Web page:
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How an app is helping wild animals beat rash drivers

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An app that looks to shortlist roadkill hotspots has helped reduce such accidents on a West Bengal stretch by 86%.

Bengaluru: This is not just a report about the latest breakthrough app. It’s one about people tapping technological advances to make the world a safer place, not just for human beings, but our animal friends as well.

Roadwatch, an app that relies on GPS data and citizen inputs to shortlist the stretches where roadkill is most common, has helped cut animal deaths on a notorious West Bengal road by 86 per cent within months.

The statistics gathered by this app are believed to have catalysed a years-long effort to shut West Bengal’s Uttar Dhupjhora Road, which passes through the Gorumara National Park, from 6 pm-6 am, in a bid to prevent night-time collisions. The closure finally kicked in last October.

Between February 2018 and mid-October 2018, there were about 2,186 recorded instances of roadkill along the stretch. Between mid-October and mid-January, the app recorded 146 instances.

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Hindering poachers

Highways that cut through protected areas and forests are a major threat to wild animals. Not only do the light and sounds brought on by moving vehicles cause disturbances to animals, accidents with vehicles often result in injury and death for them. They are also believed to inhibit the free movement of animals, which can affect migration patterns.

Night-time closure of roads that cut through national parks and wildlife sanctuaries is an effective way to prevent such accidents because most such deaths occur after dark, when speeding vehicles encounter nocturnal animals like leopards, tigers and hyenas.

Another advantage is that the measure can help hinder the movement of poachers who stalk forests at night to evade authorities.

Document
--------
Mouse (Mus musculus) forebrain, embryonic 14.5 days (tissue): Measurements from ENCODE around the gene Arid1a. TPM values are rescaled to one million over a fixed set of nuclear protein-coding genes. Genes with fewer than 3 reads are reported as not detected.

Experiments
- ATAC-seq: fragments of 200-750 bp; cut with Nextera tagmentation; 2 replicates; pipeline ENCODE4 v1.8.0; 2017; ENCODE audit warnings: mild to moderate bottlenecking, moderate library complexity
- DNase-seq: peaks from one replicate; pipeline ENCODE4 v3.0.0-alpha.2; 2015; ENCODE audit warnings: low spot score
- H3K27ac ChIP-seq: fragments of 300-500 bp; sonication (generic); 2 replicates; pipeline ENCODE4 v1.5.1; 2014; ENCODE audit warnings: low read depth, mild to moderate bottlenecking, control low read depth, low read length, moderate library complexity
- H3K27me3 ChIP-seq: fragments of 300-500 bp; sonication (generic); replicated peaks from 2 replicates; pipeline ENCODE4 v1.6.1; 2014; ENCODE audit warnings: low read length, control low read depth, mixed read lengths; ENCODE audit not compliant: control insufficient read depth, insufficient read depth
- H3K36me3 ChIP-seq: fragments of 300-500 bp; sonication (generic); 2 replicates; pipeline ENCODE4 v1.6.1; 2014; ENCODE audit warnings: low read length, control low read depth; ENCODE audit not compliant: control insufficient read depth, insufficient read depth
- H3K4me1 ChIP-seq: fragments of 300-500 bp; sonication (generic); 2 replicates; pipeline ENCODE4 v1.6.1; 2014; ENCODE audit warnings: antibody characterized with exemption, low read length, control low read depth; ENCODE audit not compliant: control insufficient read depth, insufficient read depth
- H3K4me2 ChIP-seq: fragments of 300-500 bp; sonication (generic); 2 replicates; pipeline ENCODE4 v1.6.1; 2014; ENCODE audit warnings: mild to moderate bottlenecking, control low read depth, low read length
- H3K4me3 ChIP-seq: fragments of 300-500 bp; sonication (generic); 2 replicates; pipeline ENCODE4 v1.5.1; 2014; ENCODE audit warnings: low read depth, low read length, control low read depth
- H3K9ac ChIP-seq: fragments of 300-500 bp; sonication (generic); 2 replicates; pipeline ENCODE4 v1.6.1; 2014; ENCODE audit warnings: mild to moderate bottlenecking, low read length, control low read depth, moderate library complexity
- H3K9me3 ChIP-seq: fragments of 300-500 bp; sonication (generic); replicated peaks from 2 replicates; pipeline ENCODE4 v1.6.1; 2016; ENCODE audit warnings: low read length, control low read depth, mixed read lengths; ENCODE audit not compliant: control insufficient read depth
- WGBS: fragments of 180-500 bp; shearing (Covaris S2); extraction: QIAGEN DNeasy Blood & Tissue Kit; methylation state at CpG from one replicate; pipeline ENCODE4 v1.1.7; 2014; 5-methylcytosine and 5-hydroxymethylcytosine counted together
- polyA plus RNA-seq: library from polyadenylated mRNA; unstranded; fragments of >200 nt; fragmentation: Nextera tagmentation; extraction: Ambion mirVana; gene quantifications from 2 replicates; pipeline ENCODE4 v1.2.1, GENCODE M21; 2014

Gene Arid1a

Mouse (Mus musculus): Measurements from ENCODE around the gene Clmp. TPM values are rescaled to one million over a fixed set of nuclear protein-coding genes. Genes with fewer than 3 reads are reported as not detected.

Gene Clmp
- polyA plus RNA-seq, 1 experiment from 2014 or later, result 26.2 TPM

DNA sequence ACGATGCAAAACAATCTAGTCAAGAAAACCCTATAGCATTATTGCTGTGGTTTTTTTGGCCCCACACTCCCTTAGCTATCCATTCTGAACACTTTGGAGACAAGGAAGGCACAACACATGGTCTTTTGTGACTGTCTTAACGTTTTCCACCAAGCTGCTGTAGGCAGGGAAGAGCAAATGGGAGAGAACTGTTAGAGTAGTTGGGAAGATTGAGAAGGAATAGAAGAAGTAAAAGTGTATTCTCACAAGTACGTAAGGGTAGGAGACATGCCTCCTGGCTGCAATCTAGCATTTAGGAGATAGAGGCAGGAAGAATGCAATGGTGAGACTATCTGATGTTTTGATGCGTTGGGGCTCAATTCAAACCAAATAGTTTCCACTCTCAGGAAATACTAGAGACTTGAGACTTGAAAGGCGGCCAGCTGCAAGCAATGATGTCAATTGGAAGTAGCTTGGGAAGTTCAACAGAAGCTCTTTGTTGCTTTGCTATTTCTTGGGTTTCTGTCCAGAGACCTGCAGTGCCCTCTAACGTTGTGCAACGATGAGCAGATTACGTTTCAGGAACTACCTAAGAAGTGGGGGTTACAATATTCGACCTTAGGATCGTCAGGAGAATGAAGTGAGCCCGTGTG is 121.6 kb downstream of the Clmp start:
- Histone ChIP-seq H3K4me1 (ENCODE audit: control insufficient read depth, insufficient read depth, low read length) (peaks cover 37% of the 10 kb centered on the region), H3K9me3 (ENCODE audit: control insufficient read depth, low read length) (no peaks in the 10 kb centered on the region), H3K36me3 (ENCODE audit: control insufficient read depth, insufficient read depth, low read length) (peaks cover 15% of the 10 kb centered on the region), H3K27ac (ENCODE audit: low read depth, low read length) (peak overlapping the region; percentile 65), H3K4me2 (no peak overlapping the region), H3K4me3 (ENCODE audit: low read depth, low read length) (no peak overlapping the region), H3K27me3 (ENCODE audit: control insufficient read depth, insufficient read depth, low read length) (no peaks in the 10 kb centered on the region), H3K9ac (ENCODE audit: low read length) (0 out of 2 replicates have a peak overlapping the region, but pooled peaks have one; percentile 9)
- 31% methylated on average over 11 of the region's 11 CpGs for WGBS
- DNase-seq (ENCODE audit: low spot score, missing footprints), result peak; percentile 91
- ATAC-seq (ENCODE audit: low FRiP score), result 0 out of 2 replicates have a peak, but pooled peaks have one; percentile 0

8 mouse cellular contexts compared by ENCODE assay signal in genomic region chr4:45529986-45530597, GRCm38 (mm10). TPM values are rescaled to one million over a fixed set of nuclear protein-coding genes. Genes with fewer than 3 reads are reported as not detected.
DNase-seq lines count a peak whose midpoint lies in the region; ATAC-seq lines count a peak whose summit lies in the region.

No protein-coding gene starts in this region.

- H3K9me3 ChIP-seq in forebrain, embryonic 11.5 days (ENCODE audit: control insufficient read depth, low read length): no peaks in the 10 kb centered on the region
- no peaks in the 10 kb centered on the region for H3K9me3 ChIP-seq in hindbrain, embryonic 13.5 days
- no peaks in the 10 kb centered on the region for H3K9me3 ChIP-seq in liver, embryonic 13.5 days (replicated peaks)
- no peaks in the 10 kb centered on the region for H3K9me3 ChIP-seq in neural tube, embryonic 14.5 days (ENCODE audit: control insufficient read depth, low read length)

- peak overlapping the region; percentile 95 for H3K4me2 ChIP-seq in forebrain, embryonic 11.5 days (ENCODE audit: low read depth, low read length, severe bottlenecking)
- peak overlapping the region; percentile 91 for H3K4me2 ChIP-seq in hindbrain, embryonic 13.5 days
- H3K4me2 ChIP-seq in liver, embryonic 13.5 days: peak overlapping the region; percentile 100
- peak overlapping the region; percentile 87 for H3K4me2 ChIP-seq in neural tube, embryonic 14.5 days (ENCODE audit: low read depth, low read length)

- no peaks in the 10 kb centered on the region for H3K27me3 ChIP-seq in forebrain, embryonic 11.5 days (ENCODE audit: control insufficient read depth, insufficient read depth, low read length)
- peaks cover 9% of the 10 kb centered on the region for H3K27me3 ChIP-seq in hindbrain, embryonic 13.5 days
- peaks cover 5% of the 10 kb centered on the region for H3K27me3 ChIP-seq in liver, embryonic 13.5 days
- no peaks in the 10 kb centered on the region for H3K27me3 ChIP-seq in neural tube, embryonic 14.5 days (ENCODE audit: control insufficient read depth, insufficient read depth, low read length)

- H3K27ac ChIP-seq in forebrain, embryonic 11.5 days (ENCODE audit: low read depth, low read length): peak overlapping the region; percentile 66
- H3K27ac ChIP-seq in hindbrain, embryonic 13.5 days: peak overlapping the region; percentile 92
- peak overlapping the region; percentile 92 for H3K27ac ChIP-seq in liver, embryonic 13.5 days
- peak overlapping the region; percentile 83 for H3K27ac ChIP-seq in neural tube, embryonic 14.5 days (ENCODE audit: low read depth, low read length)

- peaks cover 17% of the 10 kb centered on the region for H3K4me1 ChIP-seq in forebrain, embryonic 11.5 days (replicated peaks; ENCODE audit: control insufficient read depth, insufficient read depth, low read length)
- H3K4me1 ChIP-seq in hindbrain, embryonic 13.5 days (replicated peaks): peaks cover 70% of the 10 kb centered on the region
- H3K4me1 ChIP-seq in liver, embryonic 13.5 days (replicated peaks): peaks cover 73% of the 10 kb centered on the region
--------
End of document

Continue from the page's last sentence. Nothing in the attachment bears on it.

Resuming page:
“Early morning and late evening are the times when I have seen the most instances of roadkill,” said Bishnu, a regular data reporter on the app who has documented about 500 roadkill incidents in West Bengal.

Bishnu is currently a member of the Society for Protecting Ophiofauna & Animal Rights (SPOAR), a nature conservation organisation.

“I have recorded many instances of snake, bird and mammal roadkill, and these are caused by both two-wheelers and four-wheelers,” he added. “People can’t see clearly [in the dark] and they also drive fast on the road.”

The order to close the Uttar Dhupjhora road from dusk to dawn was issued by the local district magistrate after the overwhelming evidence of roadkill collected on Roadwatch, together with poaching concerns, painted a picture of extreme danger for animals.

“When we mapped all the roadkill data we received [from the road], we found that this particular road contained many roadkill incidents,” said Allen Shaji, the lead developer of the app.

“This was brought to the notice of the forest department and then the magistrate. Today, the road is closed at night,” Shaji added.

“We had been pursuing this case with the district magistrate for about three years,” said Nisha Goswami, the divisional forest officer for the Gorumara Wildlife Division.

“What finally brought on the night-time road closure was the fact that many things came together — the police department advocated for the closure because they knew of poaching instances that occurred in the area and the roadkill data provided by Roadwatch helped further the case,” she added.

Speeding vehicles run over nocturnal animals | By special arrangement

A larger goal

Roadwatch, designed specifically to collect data like GPS locations, images, type of animal, date and time of accident, was developed by IT startup Leopard Tech Labs with support from conservation organisations Wildlife Trust of India (WTI) and David Shepherd Wildlife Foundation.

The immediate aim is to identify roadkill hotspots across India in order to build a map for the purpose of taking preventive measures, with the ultimate goal being to spread awareness about roadkill and ways to avoid it. The app was rolled out with the Uttar Dhupjhora Road.

“Speeding vehicles have brought on many wildlife casualties — mostly during late evening and night-time on this stretch of road through Gorumara,” said Pradeep Vyas, the former chief wildlife warden for West Bengal.

“Many leopards have been killed… smaller animals like cats, snakes and lizards have also died. So, [vehicular] restrictions at nighttime are important,” he added.

“We had tried to close the road for many years, but it didn’t happen,” Vyas said. “Now, I’m happy that it has finally been closed,” he added.

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